Monday, May 17, 2010

Sorrel Seems to Be the Hardest Word

Perhaps not quite the hardest, but it is frequently massacred by people who should know better. Sorrel is pronounced like the color, not Rob Petrie's writing sidekick, Buddy Sorrell.  To confuse matters further, sorrel the leaf is not related to the chestnut-horse sorrel, but to an old German word for sour, which is more than apt.

Last Saturday, when I was planning on making cream of sorrel soup, I got to the market too late; all that was left was a bunch of tender baby leaves, not nearly enough for me.  This week, at the same stand, the sorrel was all grown up, sporting huge coarse leaves and a rather insolent air.  Perhaps I would not be chiffonading this bunch, but wrestling it to the ground.

Sorrel soup  is tartly refreshing, and can be served anywhere along the heat scale from steaming to icy, generally in inverse to the weather.  The day was  relatively warm, so I decided on a lightly chilled soup.

First, peel a medium baking potato and cut it into smallish chunks.  Next, chop about 5 good-sized shallots, totaling about 1/4 cup.  While that was going on, melt a lump of butter (2 tablespoons or so)  in a large pot.  When the butter starts to bubble,  turn down the heat a bit and added the potatoes and shallots.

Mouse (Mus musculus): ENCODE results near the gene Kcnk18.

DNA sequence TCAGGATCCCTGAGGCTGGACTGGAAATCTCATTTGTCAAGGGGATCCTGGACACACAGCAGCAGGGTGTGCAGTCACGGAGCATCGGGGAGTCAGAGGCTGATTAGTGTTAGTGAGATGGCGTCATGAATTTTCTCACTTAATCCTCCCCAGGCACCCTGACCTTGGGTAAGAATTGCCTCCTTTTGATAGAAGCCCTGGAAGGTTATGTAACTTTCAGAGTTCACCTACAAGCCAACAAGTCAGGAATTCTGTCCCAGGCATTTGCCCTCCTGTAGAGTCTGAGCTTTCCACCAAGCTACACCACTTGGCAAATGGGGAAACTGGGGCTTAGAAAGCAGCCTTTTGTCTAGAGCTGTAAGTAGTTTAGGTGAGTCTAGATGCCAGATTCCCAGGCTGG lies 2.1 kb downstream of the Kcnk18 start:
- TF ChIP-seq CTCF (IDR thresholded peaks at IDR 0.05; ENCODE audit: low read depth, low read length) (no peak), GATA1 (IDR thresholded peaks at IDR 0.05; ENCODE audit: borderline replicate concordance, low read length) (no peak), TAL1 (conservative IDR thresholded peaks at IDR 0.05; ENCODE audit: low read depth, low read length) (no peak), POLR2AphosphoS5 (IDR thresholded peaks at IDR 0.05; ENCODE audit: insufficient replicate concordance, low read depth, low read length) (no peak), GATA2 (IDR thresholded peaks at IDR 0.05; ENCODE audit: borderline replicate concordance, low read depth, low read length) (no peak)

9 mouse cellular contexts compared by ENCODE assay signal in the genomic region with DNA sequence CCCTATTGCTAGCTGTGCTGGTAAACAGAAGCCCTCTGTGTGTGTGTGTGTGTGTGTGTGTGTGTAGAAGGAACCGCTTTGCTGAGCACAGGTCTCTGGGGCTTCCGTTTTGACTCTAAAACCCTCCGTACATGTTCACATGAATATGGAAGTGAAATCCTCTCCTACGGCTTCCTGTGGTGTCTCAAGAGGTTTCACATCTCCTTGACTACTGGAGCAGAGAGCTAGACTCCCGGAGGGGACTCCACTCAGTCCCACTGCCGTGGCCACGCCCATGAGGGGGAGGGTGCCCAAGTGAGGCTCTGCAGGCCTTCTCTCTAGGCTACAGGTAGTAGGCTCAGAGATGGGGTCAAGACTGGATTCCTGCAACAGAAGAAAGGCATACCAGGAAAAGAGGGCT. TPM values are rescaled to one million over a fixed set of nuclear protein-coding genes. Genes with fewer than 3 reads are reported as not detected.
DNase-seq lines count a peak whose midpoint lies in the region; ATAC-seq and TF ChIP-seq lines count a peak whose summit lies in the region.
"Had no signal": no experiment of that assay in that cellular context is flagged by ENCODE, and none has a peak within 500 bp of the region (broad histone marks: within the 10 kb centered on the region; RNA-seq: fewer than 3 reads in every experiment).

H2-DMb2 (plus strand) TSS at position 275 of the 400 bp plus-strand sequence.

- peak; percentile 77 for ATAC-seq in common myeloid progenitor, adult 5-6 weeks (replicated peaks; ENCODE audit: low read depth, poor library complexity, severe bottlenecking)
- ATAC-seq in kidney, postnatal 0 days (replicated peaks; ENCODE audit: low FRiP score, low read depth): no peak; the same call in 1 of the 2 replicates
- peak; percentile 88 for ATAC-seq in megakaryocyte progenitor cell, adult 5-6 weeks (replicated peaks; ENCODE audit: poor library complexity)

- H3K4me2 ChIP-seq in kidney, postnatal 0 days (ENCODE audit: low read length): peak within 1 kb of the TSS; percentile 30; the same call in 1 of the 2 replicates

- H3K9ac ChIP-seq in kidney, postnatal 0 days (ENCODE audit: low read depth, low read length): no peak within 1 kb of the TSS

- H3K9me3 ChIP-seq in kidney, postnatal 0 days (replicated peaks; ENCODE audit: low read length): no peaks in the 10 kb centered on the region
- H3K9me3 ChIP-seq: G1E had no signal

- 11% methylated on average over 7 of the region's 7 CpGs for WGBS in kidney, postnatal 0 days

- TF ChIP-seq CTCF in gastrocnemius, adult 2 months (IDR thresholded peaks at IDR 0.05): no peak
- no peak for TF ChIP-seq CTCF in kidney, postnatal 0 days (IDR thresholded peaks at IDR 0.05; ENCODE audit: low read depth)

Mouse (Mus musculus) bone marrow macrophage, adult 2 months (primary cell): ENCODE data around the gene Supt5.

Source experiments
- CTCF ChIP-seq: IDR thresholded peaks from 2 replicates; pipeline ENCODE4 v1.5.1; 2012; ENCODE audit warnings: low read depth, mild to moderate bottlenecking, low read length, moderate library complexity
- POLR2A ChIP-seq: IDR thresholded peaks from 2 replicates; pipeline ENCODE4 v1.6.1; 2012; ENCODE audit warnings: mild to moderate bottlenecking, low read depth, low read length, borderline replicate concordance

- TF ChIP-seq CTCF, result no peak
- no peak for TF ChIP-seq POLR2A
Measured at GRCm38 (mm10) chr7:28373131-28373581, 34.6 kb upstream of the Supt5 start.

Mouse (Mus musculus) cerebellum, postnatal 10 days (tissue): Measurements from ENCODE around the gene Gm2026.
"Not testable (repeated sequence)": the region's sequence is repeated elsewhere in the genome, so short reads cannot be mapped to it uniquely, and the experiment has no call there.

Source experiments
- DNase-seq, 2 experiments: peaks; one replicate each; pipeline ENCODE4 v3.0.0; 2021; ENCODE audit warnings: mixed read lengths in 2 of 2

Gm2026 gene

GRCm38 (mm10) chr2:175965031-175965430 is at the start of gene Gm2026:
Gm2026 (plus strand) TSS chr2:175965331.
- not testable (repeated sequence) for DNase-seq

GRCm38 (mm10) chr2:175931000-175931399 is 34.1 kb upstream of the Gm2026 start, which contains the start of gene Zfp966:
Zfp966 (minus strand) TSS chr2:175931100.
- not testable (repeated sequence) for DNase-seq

While they're heating,  chop up  five large bunches of sorrel, discarding any thick stems or brownish leaves.  Add to the pot, stirring as they soften.  Bite into a leaf: You'll get a real citrus punch!  Once the leaves are wilted, pour in about five cups of chicken or vegetable stock, bring to a simmer over medium to medium-low heat, and cook until the vegetables are quite soft, from 25 to 40 minutes, depending on your, stove, your pot, and how you chopped the vegetables.  Soup is very forgiving.

Remove from the heat and let cool a bit, so that  you don't burn yourself during the next step, which is pureeing the soup using an immersion blender or food processor.  Leave it a bit chunky , if you'd like, which is better for hot soup or puree it more thoroughly for cold.  Return to the heat, add a cup of heavy cream, bring it to almost, but definitely not, a boil, then turn off.  If serving hot, season and serve.  If serving cold, season more vigorously (cold turns down the temperature on spices), and chill. Don't shove it in the fridge right away, though, as doing so can quickly bring your fridge's temperature down to an unsafe level.

I like to garnish this soup with very thinly sliced young radishes, and serve with popovers.

No comments:

Blog Archive

About Me

My photo
I'm a ninth-generation Brooklyn native living in Manhattan.